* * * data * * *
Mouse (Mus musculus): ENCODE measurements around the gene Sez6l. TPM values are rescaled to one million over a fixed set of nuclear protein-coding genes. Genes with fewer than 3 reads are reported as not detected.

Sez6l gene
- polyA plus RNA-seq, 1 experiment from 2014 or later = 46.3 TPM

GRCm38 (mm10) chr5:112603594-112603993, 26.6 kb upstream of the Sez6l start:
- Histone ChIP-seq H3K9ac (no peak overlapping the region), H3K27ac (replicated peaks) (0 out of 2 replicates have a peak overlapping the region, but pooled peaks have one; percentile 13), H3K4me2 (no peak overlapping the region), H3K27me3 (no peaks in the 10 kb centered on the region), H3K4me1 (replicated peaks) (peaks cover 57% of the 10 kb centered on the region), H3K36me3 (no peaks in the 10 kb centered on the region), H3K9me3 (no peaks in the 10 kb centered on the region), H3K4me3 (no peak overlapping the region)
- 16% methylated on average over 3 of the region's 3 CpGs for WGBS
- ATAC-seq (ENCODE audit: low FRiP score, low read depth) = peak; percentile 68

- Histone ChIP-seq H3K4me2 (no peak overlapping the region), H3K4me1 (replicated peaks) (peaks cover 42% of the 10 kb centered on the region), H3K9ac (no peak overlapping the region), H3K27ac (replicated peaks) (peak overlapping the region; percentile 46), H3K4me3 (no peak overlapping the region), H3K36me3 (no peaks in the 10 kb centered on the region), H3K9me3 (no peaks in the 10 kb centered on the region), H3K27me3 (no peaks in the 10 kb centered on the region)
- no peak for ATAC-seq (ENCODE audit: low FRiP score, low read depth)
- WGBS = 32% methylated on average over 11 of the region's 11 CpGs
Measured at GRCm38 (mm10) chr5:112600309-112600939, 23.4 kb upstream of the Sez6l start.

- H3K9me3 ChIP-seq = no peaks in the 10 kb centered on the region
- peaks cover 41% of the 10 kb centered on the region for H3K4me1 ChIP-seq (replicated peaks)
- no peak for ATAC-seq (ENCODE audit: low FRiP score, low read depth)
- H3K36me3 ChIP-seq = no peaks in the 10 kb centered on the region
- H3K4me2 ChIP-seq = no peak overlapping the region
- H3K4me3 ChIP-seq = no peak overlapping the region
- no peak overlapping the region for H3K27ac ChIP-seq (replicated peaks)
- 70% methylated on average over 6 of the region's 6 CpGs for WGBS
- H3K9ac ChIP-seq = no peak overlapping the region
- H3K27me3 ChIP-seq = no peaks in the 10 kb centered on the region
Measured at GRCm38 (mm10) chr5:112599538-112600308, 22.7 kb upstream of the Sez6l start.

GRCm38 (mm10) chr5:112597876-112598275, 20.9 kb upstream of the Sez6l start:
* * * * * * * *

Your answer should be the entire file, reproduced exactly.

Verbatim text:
Mouse (Mus musculus): ENCODE measurements around the gene Sez6l. TPM values are rescaled to one million over a fixed set of nuclear protein-coding genes. Genes with fewer than 3 reads are reported as not detected.

Sez6l gene
- polyA plus RNA-seq, 1 experiment from 2014 or later = 46.3 TPM

GRCm38 (mm10) chr5:112603594-112603993, 26.6 kb upstream of the Sez6l start:
- Histone ChIP-seq H3K9ac (no peak overlapping the region), H3K27ac (replicated peaks) (0 out of 2 replicates have a peak overlapping the region, but pooled peaks have one; percentile 13), H3K4me2 (no peak overlapping the region), H3K27me3 (no peaks in the 10 kb centered on the region), H3K4me1 (replicated peaks) (peaks cover 57% of the 10 kb centered on the region), H3K36me3 (no peaks in the 10 kb centered on the region), H3K9me3 (no peaks in the 10 kb centered on the region), H3K4me3 (no peak overlapping the region)
- 16% methylated on average over 3 of the region's 3 CpGs for WGBS
- ATAC-seq (ENCODE audit: low FRiP score, low read depth) = peak; percentile 68

- Histone ChIP-seq H3K4me2 (no peak overlapping the region), H3K4me1 (replicated peaks) (peaks cover 42% of the 10 kb centered on the region), H3K9ac (no peak overlapping the region), H3K27ac (replicated peaks) (peak overlapping the region; percentile 46), H3K4me3 (no peak overlapping the region), H3K36me3 (no peaks in the 10 kb centered on the region), H3K9me3 (no peaks in the 10 kb centered on the region), H3K27me3 (no peaks in the 10 kb centered on the region)
- no peak for ATAC-seq (ENCODE audit: low FRiP score, low read depth)
- WGBS = 32% methylated on average over 11 of the region's 11 CpGs
Measured at GRCm38 (mm10) chr5:112600309-112600939, 23.4 kb upstream of the Sez6l start.

- H3K9me3 ChIP-seq = no peaks in the 10 kb centered on the region
- peaks cover 41% of the 10 kb centered on the region for H3K4me1 ChIP-seq (replicated peaks)
- no peak for ATAC-seq (ENCODE audit: low FRiP score, low read depth)
- H3K36me3 ChIP-seq = no peaks in the 10 kb centered on the region
- H3K4me2 ChIP-seq = no peak overlapping the region
- H3K4me3 ChIP-seq = no peak overlapping the region
- no peak overlapping the region for H3K27ac ChIP-seq (replicated peaks)
- 70% methylated on average over 6 of the region's 6 CpGs for WGBS
- H3K9ac ChIP-seq = no peak overlapping the region
- H3K27me3 ChIP-seq = no peaks in the 10 kb centered on the region
Measured at GRCm38 (mm10) chr5:112599538-112600308, 22.7 kb upstream of the Sez6l start.

GRCm38 (mm10) chr5:112597876-112598275, 20.9 kb upstream of the Sez6l start: